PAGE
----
downplays‐benefits‐of‐psa‐test‐for‐prostate‐cancer/. March 1, 2016, News Talk, QR77, Calgary, Alberta. K Tran, R Rahal, S Fung, C Louzado, G Porter, J Xu, H Bryant. “Patterns of care and treatment trends for Canadian men with localized low‐risk prostate cancer: an analysis of provincial cancer registry data.” Current Oncology, Feb 18, 2016. Michelle L. McDonald, MD, and J. Kellogg Parsons, MD. “The Case for Tailored Prostate Cancer Screening: An NCCN Perspective”. Journal of the National Comprehensive Cancer Network, Volume 13, Number 12, December 2015. Laurence Klotz, Danny Vesprini, Perakaa Sethukavalan, Vibhuti Jethava, Liying Zhang, Suneil Jain, Toshihiro Yamamoto, Alexandre Mamedov and Andrew Loblaw. “Long‐Term Follow‐Up of a Large Active Surveillance Cohort of Patients With Prostate Cancer”. Journal of Clinical Oncology, Vol. 33 no. 3 272‐277, January 20, 2015. Declan G. Murphy, Thomas Ahlering, William J. Catalona, Helen Crowe, Jane Crowe, Noel Clarke, Matthew Cooperberg, David Gillatt, Martin Gleave, Stacy Loeb, Monique Roobol, Oliver Sartor, Tom Pickles, Addie Wootten, Patrick C. Walsh and Anthony J. Costello. “The Melbourne consensus statement on the early detection of prostate cancer”. BJU Int113: 186–188, 2014.
Murray Krahn, MD. “Prostate cancer screening: going beyond the clinical evidence”. Canadian Medical Association Journal, 186, 1201‐1202, 2014.
Canadian Task Force on Preventive Health Care (CTFPHC). “Recommendations on screening for prostate cancer with the prostate‐specific antigen test”. Canadian Medical Association Journal, 186:1225‐34, 2014.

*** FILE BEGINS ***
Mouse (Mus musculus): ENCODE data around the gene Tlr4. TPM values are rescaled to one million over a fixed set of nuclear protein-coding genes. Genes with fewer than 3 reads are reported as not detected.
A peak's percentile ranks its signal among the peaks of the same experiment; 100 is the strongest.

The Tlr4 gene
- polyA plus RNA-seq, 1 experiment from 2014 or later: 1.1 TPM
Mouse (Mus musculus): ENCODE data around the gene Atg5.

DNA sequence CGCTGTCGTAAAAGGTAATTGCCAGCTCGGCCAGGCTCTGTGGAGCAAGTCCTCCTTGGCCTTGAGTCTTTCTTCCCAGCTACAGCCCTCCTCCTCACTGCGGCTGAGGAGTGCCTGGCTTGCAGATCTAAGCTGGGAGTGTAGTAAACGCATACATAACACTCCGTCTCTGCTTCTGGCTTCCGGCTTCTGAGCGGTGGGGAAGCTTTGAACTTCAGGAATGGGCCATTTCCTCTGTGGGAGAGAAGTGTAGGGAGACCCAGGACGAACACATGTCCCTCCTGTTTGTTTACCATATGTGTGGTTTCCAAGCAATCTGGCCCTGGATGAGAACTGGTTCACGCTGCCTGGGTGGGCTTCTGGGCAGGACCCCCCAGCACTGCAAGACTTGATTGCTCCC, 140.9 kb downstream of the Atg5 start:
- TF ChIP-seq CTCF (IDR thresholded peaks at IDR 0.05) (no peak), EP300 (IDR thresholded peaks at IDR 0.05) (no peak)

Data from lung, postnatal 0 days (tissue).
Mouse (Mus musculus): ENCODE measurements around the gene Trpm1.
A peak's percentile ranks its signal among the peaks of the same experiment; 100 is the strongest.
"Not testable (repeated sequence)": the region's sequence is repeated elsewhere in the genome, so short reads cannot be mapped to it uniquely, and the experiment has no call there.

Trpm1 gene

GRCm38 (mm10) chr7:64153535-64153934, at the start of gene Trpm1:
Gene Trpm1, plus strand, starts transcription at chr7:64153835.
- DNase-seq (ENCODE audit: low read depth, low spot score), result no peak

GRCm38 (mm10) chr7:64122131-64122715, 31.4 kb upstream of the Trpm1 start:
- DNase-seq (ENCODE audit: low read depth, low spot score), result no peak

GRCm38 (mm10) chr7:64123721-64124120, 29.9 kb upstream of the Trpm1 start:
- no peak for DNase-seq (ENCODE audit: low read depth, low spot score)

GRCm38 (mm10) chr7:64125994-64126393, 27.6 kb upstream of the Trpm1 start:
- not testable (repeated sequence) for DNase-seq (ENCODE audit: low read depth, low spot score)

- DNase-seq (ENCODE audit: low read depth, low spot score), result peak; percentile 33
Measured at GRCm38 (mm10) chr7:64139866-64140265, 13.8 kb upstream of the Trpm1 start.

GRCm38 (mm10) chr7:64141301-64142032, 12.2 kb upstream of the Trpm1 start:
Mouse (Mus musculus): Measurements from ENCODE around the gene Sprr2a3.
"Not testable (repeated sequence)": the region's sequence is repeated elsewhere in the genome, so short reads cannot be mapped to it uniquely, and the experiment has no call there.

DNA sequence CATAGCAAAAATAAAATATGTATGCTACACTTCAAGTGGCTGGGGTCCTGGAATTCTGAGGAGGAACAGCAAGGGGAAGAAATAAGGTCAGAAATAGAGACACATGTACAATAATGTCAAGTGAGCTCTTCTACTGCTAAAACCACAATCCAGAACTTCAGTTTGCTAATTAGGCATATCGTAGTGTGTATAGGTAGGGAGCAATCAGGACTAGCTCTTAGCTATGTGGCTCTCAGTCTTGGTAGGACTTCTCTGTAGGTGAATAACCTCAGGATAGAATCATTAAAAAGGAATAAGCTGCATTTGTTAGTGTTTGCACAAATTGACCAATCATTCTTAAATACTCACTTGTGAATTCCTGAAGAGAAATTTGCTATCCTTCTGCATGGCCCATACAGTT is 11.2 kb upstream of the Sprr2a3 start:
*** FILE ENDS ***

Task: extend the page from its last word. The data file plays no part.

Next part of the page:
Daniel Reinhardt and William J. Catalona. “Prostate cancer: The growing evidence supporting mid‐life PSA testing”. Nature Reviews Urology 10, 436‐438, August, 2013.
L. Kachuri, MPH; P. De, PhD; L. F. Ellison, MSc; R. Semenciw, MSc. “Cancer incidence, mortality and survival trends in Canada, 1970–2007”. Chronic Diseases and Injuries in Canada, Vol 33, No 2, March, 2013.
Robert K. Nam, Laurence H. Klotz. “Trends in prostate cancer screening: Canada”. In “Prostate Cancer Screening”, Second Edition. Editors: Pauler Ankerst, Donna, Tangen, Catherine M., Thompson, Ian M. (Eds.), Humana Press, 2009.
H. Morrison, I. MacNeill IB, D. Miller, I. Levy, L. Xie, and Y. Mao. “The impending Canadian prostate cancer epidemic”. Canadian Journal of Public Health, 86(4):274‐278, 1995.
Thomas A. Stamey, M.D., Norman Yang, Ph.D., Alan R. Hay, M.D., John E. McNeal, M.D., Fuad S. Freiha, M.D., and Elise Redwine, B.A. (1987). “Prostate‐Specific Antigen as a serum marker for adenocarcinoma of the prostate”. N Engl J Med, 317:909‐916, October 8, 1987. Lawrence D. Papsidero, Ming C. Wang, Luis A. Valenzuela, Gerald P. Murphy, and T. Ming Chu. “A prostate antigen in sera of prostatic cancer patients”, CANCER RESEARCH 40, 2428‐2432, July, 1980. Manabu Kuriyama, Ming C. Wang, Lawrence D. Papsidero, Carl S. Killian, Takashi Shimano, Luis Valenzuela, Tsuneo Nishiura, Gerald P. Murphy, and T. Ming Chu. “Quantitation of prostate‐specific antigen in serum by a sensitive enzyme immunoassay”. CANCER RESEARCH 40, 4568‐4662, December, 1980. This brief was prepared by Stewart J. Campbell, Director, PROSTAID Calgary.